with permission from the author
by Steven LaTulippe
Lately, I have noticed
a rash of libertarian commentators proposing various Constitutional
amendments which, they believe, will help to correct the dangerous course
on which our nation is traveling. After pondering these for a while,
and not wanting to get left out of a fad, I have come up with a few
of my own.
I should first confess
that I am fairly certain that this is an exercise in futility, since
I am not optimistic about the direction of our society and doubt that
changes of this sort will alter its course.
In particular, there
is a zero possibility that any of these suggestions (or those of any
of the other writers) will ever actually be implemented by our political
leaders. Our elites thrive on the accumulation of power that results
from the disintegration of our Constitutional protections. As a result,
their class interests lie in the opposite direction. They have effectively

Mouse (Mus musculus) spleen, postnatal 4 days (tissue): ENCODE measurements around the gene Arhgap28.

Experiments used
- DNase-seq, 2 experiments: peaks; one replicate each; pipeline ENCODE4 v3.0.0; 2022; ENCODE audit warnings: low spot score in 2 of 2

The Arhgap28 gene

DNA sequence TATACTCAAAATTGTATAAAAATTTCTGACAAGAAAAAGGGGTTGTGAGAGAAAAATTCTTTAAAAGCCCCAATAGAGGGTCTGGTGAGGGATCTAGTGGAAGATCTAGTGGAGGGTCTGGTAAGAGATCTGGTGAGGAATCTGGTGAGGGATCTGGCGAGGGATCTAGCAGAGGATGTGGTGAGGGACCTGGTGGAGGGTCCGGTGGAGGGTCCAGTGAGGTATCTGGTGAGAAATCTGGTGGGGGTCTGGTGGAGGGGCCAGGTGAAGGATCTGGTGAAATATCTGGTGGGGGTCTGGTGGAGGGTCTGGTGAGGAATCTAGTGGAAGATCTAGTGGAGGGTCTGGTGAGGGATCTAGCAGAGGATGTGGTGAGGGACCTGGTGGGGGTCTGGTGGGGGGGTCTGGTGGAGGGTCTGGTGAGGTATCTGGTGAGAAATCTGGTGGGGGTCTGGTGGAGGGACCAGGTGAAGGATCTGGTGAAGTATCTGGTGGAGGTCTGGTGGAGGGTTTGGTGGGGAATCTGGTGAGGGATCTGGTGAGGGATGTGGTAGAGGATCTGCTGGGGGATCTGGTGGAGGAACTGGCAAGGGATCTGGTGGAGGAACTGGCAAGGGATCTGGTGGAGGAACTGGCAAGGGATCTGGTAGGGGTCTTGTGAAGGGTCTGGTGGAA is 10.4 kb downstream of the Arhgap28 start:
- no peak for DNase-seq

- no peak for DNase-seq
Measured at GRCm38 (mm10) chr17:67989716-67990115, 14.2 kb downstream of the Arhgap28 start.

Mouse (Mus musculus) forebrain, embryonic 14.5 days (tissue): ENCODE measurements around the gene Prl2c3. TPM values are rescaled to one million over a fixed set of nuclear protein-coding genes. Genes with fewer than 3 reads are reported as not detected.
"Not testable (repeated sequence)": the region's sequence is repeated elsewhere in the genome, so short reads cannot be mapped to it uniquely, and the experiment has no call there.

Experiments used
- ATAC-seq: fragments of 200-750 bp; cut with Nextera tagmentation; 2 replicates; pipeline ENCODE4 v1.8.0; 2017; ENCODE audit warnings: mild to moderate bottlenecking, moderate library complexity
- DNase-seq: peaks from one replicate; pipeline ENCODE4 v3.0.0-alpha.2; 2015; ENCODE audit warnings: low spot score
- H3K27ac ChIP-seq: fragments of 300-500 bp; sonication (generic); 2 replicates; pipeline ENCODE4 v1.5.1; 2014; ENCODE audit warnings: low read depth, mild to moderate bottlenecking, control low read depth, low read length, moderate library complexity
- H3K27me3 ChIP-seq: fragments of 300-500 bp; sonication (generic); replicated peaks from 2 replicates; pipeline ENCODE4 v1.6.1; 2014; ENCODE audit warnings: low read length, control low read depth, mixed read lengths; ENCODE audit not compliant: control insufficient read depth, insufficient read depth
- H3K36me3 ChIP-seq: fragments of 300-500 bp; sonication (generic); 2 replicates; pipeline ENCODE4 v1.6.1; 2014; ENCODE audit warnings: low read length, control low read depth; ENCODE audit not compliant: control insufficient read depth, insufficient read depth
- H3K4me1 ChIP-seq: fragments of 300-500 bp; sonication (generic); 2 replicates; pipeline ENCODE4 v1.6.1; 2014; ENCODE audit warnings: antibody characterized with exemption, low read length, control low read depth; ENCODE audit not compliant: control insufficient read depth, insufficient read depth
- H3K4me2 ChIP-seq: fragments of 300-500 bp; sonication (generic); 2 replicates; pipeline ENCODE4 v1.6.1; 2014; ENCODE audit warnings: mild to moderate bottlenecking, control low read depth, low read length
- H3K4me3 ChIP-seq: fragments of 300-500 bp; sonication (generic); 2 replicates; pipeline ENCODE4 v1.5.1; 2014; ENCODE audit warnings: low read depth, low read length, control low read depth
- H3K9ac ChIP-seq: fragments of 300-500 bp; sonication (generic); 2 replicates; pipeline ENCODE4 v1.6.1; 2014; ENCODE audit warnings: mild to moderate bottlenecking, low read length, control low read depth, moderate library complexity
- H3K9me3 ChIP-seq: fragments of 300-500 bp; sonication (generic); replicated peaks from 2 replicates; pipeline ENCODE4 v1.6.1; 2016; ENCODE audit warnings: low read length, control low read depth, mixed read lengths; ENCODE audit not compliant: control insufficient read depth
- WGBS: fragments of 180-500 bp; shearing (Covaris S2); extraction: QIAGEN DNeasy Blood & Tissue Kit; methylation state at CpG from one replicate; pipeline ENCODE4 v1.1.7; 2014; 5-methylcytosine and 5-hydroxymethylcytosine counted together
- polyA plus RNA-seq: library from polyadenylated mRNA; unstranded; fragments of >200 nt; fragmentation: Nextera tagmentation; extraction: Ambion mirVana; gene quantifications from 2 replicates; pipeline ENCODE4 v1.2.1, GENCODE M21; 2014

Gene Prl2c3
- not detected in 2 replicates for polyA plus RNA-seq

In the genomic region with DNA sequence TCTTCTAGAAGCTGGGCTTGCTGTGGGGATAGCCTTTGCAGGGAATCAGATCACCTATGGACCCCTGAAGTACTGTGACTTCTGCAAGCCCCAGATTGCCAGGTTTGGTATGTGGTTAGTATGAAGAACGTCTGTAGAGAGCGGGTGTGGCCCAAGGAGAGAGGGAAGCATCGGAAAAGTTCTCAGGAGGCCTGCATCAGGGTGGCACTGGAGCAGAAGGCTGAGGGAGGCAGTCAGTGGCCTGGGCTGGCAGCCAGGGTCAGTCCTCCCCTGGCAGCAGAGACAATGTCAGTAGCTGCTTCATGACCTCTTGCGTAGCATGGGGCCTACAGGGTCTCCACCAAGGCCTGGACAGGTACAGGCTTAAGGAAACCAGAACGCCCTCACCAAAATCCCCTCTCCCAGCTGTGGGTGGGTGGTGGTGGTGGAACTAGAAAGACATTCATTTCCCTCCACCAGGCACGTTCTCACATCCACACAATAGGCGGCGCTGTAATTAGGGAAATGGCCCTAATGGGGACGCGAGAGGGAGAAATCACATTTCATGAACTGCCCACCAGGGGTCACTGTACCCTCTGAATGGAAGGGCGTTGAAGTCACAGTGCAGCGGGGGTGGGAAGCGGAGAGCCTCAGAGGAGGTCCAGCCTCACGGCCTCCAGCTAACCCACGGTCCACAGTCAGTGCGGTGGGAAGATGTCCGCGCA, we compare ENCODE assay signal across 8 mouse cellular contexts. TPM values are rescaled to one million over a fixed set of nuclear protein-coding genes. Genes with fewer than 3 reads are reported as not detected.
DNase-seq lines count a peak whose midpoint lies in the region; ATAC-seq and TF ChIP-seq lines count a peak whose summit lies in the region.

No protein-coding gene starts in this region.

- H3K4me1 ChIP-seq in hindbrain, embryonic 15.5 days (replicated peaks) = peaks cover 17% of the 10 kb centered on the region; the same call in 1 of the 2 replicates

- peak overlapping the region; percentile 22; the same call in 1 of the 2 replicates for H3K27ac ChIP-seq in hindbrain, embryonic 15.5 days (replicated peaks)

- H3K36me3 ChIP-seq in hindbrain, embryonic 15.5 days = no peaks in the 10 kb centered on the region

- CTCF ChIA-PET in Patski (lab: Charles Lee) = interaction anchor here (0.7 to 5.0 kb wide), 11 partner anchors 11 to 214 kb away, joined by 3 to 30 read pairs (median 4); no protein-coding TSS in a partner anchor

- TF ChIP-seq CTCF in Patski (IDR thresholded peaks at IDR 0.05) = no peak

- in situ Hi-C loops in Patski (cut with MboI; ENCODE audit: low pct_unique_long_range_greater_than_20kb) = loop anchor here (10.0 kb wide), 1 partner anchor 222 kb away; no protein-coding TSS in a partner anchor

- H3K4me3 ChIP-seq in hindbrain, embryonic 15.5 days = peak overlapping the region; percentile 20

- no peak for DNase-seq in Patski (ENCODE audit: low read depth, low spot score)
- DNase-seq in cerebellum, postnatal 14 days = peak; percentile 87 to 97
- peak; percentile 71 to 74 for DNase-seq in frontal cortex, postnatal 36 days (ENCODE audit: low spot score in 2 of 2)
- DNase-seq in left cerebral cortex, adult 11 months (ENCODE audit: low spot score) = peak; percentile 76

hardwired our political system to resist fundamental change and to continue
our drift towards despotism.
If one looks at
the history of the modern state over the 20th Century, it is obvious
that governments now have at their disposal a variety of technologies
and techniques which render them impervious to fundamental reform.
Modern propaganda, law enforcement, and the "soft powers" of
economic coercion serve to stifle any real change. Those profound
transformations that have occurred (the collapse of the USSR,
Eastern Europe, etc.) have been the result of external attack
or internal collapse. To the bitter end, those elite classes
maintained control over their societies and prevented genuine
reform. There is no reason to assume that America will be any
Furthermore, a constitution
is only worthwhile so long as it codifies the ideals and beliefs already
dominant in a given society. If the principles of the document are present
in the hearts and minds of the populace at large, it will have real
influence on government. If the ideals of the document do not exist
or have decomposed in the society, then it is merely a piece of paper
to be ignored. (Take, for instance, the constitutions left behind by
the British after de-colonization in many parts of the world. Those
documents have been largely ignored and are now mere historical curiosities
in a string of Third World dictatorships.)
In my estimation,
not more than 30% of the population of the United States understands